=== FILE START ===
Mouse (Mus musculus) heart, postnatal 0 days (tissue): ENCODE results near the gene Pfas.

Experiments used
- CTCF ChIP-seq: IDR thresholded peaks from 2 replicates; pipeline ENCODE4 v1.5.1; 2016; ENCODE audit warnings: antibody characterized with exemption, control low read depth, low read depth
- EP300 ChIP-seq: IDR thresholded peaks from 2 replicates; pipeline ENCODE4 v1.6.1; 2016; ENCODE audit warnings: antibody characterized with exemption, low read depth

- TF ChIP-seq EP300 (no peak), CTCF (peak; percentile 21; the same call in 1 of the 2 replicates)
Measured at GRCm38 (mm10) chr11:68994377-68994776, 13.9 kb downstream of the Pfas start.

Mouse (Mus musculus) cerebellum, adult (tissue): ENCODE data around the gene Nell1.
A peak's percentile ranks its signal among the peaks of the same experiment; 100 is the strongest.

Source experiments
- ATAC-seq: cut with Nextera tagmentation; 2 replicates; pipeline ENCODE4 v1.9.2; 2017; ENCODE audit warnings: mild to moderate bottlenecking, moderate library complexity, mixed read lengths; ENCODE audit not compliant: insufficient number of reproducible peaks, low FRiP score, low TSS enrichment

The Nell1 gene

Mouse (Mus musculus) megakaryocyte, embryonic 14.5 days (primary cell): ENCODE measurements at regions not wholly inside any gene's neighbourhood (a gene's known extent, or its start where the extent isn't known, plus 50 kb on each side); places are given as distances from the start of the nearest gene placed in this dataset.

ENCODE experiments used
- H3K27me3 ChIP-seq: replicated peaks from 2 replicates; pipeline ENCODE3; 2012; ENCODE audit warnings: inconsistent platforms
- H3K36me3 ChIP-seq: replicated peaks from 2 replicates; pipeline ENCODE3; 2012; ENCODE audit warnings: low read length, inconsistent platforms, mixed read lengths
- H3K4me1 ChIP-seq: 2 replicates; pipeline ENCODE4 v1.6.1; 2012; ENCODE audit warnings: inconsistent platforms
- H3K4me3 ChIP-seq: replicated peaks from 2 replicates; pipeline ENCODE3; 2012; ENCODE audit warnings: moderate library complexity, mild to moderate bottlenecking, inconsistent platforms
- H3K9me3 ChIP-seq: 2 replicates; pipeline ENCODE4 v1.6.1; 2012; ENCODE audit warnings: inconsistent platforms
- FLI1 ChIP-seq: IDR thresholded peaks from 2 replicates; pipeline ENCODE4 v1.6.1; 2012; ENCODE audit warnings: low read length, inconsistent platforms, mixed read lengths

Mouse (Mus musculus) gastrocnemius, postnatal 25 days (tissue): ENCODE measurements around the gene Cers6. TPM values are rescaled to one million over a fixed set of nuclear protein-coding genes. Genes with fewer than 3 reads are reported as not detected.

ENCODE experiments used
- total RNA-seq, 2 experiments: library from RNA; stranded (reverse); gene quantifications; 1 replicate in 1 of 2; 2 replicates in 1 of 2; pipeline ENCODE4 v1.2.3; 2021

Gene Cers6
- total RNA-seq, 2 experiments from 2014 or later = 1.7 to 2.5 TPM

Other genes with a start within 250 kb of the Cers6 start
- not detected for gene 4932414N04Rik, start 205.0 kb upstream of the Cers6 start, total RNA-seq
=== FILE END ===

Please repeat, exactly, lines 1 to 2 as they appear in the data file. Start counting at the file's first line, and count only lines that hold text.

Mouse (Mus musculus) heart, postnatal 0 days (tissue): ENCODE results near the gene Pfas.

Experiments used